[Taxacom] Semantic Web: What is a species?

Peter DeVries pete.devries at gmail.com
Sat Jan 24 23:07:15 CST 2009


Hi Ken,
I did not mean to have it come across that way. I have noticed that
different communities
have slightly different interpretations of what the same terms mean and I
wonder if this tends
to foster misunderstandings. Both think they share a common meaning but they
don't.

No one seems to have noticed but I have had a similar problem that shows up
on the
Culicid page. I am treating Aedes vexans nipponii as a species, although
officially
it is a subspecies. The reason is that this is an introduced variant that
seems to be
maintaining it's uniqueness as it spreads across the country despite
overwhelming
numbers of other native Aedes vexans. It seems to be reproductively isolated
from
this other population at least in North America, and is acting more like a
real species.

Thanks for the note!

- Pete

On Sat, Jan 24, 2009 at 10:21 PM, Kenneth Kinman <kennethkinman at webtv.net>wrote:

> Hi Pete,
>        I don't think you can generalize by saying that taxonomists have
> a particular view of the reality of species.  I am a taxonomist, not an
> ecologist (or other specialized user of taxonomy).  Yet I agree with you
> that species are more real than subspecies, genera, or families.
>       I certainly understand Richard's view that species are also human
> constructs, but I think that they have an evolutionary cohesiveness that
> makes them more "real" than other taxa.  They certainly can have fuzzy
> boundaries (especially when they have just split from another species),
> and I think that is why I tend to lump more than I split.  When they are
> close to that speciation event (on one side or the other), it is very
> difficult for us humans to know if they have really crossed that line
> for good.
>       In fact, it can't be known with absolute certainty because we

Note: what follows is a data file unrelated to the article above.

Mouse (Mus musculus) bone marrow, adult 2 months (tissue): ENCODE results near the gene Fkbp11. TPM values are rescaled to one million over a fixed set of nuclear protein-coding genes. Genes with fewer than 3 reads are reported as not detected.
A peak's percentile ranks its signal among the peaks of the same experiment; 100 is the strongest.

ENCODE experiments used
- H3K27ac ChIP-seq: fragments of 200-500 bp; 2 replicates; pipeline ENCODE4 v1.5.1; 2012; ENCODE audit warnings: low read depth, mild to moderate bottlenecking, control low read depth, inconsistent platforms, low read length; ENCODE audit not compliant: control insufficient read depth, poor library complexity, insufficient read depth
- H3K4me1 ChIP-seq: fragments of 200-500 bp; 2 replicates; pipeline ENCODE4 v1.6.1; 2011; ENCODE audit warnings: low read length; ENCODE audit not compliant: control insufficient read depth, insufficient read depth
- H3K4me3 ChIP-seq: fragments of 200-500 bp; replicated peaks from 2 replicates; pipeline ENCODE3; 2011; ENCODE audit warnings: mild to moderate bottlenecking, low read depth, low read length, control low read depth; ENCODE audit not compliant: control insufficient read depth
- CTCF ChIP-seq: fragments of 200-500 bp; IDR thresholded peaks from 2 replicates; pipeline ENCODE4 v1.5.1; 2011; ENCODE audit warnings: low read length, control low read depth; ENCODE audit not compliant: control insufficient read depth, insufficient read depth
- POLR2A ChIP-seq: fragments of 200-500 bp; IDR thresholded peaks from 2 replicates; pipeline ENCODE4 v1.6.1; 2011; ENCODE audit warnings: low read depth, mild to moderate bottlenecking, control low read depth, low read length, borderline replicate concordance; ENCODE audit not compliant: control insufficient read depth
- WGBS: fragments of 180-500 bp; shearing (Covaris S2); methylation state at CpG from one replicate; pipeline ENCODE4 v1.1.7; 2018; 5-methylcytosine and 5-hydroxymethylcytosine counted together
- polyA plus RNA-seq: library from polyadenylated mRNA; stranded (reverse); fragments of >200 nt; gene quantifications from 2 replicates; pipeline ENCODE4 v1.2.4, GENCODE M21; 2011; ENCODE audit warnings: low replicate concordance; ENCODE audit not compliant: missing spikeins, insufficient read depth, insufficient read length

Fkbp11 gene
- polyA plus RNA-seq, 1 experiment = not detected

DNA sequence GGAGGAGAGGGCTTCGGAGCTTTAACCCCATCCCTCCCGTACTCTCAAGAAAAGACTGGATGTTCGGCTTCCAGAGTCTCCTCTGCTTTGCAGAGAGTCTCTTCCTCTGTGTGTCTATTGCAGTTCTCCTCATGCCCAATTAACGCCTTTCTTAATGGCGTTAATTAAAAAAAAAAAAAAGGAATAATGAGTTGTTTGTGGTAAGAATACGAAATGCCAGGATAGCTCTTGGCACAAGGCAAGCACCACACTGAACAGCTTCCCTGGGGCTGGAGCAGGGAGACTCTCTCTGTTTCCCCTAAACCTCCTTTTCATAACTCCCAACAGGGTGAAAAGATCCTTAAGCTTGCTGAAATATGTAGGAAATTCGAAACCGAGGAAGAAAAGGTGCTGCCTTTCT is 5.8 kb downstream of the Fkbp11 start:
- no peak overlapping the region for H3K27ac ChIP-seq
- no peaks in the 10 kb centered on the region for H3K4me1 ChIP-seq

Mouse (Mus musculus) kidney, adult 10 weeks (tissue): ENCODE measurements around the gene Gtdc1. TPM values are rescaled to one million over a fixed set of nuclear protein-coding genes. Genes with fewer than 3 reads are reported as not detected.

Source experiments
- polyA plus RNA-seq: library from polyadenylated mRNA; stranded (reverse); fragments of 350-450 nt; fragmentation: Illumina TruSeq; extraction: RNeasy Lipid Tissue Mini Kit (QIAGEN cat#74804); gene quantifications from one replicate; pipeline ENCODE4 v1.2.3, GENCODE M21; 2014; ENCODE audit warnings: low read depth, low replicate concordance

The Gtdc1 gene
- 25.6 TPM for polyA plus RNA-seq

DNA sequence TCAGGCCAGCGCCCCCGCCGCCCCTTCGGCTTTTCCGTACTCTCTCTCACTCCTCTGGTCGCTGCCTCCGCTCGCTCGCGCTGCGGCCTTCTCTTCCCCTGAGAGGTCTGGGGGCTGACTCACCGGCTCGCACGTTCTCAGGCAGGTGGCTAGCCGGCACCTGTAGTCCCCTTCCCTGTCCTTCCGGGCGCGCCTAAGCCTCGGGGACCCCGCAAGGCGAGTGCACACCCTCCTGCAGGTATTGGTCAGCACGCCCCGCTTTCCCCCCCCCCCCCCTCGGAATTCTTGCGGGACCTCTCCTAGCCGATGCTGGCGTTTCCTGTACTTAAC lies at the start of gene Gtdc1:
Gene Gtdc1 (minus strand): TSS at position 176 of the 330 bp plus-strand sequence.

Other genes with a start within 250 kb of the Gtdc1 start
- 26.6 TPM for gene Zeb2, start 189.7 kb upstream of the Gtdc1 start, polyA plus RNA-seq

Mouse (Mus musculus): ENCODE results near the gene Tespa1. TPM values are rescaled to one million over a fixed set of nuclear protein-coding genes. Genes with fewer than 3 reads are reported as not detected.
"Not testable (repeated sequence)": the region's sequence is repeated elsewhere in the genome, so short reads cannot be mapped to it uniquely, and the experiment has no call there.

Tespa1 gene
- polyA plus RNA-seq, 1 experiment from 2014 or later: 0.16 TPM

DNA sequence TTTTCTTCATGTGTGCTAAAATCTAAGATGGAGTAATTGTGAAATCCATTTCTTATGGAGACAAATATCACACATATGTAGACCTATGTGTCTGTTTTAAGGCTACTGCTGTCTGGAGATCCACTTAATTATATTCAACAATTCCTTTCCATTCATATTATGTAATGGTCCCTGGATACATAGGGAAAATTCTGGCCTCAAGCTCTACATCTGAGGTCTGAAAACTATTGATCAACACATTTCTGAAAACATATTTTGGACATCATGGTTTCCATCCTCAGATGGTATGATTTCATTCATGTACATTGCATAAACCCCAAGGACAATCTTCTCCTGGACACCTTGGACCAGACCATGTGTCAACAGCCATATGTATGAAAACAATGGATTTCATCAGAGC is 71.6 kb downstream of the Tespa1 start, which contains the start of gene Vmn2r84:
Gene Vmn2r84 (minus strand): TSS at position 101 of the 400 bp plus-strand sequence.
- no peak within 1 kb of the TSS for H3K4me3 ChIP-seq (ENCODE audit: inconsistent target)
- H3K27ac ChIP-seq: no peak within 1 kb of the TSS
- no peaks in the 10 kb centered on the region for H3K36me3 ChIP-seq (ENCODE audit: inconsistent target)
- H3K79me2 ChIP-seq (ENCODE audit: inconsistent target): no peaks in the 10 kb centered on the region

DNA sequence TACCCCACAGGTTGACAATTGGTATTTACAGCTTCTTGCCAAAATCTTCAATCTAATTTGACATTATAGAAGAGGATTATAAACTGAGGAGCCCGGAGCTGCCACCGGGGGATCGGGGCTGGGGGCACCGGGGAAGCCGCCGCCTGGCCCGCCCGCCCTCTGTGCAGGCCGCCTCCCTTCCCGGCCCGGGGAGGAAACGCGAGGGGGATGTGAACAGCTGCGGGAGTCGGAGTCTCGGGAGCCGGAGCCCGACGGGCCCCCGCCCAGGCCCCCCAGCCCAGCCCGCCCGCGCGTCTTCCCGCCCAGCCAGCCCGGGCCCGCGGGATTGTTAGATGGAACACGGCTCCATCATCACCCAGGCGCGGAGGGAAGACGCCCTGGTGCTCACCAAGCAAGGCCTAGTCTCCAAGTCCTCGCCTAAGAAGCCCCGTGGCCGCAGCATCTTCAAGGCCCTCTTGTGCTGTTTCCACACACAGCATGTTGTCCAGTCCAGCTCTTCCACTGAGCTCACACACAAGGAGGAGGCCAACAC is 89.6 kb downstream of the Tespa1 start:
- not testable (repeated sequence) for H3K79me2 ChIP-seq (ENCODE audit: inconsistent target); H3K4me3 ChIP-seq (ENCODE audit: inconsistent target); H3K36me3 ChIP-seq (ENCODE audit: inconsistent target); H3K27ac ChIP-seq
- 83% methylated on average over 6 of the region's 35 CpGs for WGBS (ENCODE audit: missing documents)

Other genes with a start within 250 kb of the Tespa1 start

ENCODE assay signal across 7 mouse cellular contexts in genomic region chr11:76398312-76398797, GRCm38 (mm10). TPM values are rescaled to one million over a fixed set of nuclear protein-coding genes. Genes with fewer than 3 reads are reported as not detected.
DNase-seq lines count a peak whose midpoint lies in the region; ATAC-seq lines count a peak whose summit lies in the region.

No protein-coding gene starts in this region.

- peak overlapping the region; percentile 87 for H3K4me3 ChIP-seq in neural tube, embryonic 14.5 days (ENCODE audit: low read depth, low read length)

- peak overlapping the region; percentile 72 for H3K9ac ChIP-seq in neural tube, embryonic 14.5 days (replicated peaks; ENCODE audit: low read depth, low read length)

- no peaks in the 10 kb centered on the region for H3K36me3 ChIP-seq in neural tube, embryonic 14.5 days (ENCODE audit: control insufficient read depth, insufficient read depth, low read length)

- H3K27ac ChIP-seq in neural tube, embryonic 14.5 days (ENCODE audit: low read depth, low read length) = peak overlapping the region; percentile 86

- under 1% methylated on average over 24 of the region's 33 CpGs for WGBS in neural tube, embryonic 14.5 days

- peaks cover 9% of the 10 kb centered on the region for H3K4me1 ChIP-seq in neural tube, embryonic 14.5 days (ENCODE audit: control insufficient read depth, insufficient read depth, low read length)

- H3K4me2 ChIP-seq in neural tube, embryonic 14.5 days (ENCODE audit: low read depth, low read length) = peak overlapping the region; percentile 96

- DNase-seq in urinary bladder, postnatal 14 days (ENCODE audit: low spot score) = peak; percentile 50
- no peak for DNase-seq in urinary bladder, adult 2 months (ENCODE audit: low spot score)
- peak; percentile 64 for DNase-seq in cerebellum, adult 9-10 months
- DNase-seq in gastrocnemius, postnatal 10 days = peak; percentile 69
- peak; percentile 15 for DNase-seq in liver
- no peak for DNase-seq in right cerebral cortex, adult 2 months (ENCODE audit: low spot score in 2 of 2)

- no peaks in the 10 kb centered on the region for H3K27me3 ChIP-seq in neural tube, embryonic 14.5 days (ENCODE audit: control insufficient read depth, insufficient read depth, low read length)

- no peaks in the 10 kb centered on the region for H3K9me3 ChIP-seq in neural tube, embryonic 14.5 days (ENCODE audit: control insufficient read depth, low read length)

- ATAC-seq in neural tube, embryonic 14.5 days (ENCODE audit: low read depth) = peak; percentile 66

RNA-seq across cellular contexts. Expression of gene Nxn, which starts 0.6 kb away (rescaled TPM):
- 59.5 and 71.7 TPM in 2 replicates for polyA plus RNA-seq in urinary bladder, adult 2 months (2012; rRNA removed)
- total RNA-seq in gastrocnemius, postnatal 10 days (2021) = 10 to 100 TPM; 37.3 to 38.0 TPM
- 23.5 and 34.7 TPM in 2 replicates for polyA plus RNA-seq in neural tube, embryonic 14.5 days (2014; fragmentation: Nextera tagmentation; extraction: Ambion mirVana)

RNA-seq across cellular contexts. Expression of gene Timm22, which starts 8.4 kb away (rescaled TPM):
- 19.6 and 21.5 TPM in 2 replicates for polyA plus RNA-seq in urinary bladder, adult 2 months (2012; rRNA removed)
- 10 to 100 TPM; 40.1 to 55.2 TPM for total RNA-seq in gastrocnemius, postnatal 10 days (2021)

> have no knowledge of future events (contingencies) that could either
> push these marginal cases completely over the species threshold or force
> them back together where gene flow resumes to a significant degree.  I
> think polar bears are a great example of this.  They clearly evolved
> from brown bears, but we just don't know whether there will be any
> significant resumption of gene flow as their breeding areas are forced
> to overlap more and more.
>      I really like to think of species that are close to splitting as
> being sort of like two oxygen atoms in an excited oxygen molecule.  They
> still share those outer electrons that bind them together (= gene flow),
> but something eventually comes along that finally breaks those bonds.
> It's not a perfect analogy, because real species usually don't come back
> together after a certain point (whereas oxygen atoms could do so more
> easily), but it should give one an idea what I am getting at.  Anyway,
> that is my two cents worth.
>         -------Cheers,
>                        Ken Kinman
> P.S.  I think one reason that Richard and I see it somewhat differently
> might be because I study land animals and he studies fish.  I think that
> fish species in the ocean generally have a little more fuzziness to
> them, and that it is perhaps a bit harder for barriers to develop that
> force one species to develop into two.
>
>
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-- 
---------------------------------------------------------------
Pete DeVries
Department of Entomology
University of Wisconsin - Madison
445 Russell Laboratories
1630 Linden Drive
Madison, WI 53706
------------------------------------------------------------



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